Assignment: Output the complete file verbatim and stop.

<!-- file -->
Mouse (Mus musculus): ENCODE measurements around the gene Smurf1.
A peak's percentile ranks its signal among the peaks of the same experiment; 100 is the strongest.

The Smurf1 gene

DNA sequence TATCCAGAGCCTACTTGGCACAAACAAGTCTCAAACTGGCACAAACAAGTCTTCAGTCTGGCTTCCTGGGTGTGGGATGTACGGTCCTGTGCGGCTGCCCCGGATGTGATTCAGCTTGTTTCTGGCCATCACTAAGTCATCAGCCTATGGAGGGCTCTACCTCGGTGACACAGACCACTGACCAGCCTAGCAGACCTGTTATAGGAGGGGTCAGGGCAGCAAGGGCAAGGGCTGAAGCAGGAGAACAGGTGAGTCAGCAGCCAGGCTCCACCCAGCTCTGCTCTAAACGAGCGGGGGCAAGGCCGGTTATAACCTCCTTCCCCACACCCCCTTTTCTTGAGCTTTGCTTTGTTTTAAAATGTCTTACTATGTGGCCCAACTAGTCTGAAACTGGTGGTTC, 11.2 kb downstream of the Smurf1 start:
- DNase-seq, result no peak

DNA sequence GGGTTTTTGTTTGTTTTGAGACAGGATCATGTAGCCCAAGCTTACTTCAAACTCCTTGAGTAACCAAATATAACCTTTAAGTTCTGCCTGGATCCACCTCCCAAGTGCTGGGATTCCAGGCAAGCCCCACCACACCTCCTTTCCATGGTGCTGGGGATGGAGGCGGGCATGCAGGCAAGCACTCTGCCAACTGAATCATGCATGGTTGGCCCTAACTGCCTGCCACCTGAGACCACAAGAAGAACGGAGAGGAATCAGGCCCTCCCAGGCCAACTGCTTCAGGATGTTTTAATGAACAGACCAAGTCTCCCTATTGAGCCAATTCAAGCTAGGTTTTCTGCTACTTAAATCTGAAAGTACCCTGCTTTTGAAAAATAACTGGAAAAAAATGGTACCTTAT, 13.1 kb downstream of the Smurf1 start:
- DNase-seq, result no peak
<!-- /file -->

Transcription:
Mouse (Mus musculus): ENCODE measurements around the gene Smurf1.
A peak's percentile ranks its signal among the peaks of the same experiment; 100 is the strongest.

The Smurf1 gene

DNA sequence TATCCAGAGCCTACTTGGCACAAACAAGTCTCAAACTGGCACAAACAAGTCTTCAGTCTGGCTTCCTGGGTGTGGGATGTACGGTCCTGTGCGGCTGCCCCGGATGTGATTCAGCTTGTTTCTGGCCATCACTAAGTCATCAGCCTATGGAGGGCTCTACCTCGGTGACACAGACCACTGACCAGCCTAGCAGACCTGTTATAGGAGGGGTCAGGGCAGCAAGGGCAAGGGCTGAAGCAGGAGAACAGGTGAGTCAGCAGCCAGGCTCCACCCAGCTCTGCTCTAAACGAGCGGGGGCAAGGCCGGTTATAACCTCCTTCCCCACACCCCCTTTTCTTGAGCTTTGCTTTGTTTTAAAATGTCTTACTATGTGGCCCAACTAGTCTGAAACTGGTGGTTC, 11.2 kb downstream of the Smurf1 start:
- DNase-seq, result no peak

DNA sequence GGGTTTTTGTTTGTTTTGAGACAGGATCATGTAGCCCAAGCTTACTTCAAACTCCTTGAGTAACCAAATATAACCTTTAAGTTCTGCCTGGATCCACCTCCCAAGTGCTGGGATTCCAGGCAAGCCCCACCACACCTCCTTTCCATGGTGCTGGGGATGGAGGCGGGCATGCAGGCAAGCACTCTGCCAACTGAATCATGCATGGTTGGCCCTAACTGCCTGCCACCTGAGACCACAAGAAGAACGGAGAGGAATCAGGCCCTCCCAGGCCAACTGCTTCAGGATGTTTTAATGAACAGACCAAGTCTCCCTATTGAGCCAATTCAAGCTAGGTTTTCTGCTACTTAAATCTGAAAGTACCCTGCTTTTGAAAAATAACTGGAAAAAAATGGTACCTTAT, 13.1 kb downstream of the Smurf1 start:
- DNase-seq, result no peak